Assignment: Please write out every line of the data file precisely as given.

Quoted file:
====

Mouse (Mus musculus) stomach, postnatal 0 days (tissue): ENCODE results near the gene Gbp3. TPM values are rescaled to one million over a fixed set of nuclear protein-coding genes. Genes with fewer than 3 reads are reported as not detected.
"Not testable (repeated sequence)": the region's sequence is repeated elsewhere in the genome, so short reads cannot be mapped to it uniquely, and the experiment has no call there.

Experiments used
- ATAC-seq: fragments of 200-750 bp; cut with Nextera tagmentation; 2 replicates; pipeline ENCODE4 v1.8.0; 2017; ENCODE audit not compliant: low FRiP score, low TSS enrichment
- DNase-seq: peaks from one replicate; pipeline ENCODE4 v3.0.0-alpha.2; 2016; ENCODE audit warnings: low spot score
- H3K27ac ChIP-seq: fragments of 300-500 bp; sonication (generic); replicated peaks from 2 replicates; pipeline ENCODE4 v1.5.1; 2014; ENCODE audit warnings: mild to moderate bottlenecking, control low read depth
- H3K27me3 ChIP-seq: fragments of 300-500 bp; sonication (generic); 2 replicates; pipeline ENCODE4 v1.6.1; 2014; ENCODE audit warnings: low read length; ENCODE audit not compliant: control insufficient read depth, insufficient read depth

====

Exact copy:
Mouse (Mus musculus) stomach, postnatal 0 days (tissue): ENCODE results near the gene Gbp3. TPM values are rescaled to one million over a fixed set of nuclear protein-coding genes. Genes with fewer than 3 reads are reported as not detected.
"Not testable (repeated sequence)": the region's sequence is repeated elsewhere in the genome, so short reads cannot be mapped to it uniquely, and the experiment has no call there.

Experiments used
- ATAC-seq: fragments of 200-750 bp; cut with Nextera tagmentation; 2 replicates; pipeline ENCODE4 v1.8.0; 2017; ENCODE audit not compliant: low FRiP score, low TSS enrichment
- DNase-seq: peaks from one replicate; pipeline ENCODE4 v3.0.0-alpha.2; 2016; ENCODE audit warnings: low spot score
- H3K27ac ChIP-seq: fragments of 300-500 bp; sonication (generic); replicated peaks from 2 replicates; pipeline ENCODE4 v1.5.1; 2014; ENCODE audit warnings: mild to moderate bottlenecking, control low read depth
- H3K27me3 ChIP-seq: fragments of 300-500 bp; sonication (generic); 2 replicates; pipeline ENCODE4 v1.6.1; 2014; ENCODE audit warnings: low read length; ENCODE audit not compliant: control insufficient read depth, insufficient read depth